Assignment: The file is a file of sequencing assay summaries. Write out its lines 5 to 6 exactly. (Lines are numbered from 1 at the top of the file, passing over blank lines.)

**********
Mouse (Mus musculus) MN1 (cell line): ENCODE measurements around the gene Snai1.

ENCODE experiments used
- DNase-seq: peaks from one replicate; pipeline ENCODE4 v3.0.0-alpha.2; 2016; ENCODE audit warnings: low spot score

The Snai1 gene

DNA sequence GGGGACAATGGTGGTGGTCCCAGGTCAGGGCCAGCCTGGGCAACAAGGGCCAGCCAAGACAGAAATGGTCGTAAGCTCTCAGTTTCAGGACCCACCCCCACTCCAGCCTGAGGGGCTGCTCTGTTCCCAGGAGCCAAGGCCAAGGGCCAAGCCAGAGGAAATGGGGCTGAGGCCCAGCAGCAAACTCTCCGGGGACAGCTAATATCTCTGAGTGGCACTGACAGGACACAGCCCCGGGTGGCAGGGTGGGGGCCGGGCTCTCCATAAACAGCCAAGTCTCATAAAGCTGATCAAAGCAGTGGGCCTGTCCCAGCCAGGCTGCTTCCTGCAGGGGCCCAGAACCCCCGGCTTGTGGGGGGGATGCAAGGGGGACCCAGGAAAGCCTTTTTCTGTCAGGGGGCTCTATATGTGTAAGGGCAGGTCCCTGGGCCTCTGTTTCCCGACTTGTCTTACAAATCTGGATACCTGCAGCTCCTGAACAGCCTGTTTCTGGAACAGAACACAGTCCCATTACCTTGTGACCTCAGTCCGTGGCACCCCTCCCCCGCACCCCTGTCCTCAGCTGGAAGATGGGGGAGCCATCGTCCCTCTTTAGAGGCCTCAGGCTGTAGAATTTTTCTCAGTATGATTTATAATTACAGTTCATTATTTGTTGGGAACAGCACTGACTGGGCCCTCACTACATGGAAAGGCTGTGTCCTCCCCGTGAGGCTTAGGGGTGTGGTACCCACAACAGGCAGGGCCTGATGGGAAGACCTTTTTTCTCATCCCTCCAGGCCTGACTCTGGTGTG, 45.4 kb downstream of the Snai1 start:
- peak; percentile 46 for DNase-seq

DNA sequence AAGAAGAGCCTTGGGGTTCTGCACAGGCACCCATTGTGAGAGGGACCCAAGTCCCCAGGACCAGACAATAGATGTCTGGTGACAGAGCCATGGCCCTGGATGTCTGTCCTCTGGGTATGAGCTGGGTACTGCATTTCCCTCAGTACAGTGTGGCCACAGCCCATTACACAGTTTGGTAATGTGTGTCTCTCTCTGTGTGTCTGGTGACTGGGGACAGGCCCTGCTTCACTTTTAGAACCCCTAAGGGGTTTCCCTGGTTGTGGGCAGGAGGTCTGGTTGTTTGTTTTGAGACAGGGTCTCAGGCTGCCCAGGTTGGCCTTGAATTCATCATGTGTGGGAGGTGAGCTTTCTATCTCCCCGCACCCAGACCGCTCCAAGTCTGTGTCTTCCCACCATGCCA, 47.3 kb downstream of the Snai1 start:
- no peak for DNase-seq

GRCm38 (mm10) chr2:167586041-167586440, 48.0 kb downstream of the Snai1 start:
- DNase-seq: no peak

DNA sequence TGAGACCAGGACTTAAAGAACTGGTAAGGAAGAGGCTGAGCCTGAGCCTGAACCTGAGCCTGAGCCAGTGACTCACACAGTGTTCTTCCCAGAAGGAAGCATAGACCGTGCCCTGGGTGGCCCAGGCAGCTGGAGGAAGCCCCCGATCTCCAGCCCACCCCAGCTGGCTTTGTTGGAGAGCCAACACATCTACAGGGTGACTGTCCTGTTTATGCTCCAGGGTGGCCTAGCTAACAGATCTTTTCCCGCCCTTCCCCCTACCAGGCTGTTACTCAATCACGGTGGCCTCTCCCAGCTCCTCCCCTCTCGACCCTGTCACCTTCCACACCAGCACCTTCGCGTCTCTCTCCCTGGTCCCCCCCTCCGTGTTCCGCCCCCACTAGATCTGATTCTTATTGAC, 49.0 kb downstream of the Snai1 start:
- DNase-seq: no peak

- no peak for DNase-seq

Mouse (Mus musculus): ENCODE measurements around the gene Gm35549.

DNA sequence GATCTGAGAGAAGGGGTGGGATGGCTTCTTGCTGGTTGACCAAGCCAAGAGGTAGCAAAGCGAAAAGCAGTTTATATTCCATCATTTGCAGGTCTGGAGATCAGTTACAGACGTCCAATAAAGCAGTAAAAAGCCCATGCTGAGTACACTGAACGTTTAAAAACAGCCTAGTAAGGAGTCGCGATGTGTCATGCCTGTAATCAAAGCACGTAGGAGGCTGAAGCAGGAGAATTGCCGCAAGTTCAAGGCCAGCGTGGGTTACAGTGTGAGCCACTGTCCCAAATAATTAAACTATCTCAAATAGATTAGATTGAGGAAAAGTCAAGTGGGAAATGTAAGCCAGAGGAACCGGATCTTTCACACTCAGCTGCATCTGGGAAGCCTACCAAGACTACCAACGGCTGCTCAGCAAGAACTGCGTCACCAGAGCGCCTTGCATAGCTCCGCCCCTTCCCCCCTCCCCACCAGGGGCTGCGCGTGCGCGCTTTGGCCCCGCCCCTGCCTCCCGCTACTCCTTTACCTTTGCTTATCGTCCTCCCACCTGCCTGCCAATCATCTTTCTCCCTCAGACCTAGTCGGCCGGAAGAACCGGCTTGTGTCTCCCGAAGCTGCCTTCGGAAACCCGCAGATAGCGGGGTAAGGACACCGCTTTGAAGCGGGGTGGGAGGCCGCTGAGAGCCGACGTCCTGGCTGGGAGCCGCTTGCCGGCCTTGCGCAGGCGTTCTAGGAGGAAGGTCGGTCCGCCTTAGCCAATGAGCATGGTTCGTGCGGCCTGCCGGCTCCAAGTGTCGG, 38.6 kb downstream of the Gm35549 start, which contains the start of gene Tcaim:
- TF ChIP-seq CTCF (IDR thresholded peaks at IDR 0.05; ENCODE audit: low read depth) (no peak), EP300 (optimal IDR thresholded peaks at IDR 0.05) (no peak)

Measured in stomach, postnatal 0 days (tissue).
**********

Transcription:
DNA sequence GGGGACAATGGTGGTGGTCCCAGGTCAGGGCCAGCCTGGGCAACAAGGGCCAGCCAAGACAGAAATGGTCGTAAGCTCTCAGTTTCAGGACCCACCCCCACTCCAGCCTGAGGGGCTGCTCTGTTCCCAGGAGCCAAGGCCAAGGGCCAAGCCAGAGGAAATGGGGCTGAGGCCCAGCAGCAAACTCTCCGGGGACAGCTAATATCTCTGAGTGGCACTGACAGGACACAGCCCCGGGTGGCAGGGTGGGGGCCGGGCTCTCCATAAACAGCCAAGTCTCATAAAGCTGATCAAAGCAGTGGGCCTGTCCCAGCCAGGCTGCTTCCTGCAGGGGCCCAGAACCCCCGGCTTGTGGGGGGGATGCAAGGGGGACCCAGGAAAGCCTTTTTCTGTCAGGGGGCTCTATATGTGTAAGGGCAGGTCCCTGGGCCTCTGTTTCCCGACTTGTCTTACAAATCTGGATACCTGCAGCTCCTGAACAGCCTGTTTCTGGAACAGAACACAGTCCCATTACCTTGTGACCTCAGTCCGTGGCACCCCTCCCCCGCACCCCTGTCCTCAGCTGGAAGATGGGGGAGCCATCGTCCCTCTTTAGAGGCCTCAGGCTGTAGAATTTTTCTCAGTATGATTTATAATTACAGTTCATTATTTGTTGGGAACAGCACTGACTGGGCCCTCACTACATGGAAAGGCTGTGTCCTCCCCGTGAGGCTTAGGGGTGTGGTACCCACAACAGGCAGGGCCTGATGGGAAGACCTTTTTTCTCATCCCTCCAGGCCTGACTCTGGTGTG, 45.4 kb downstream of the Snai1 start:
- peak; percentile 46 for DNase-seq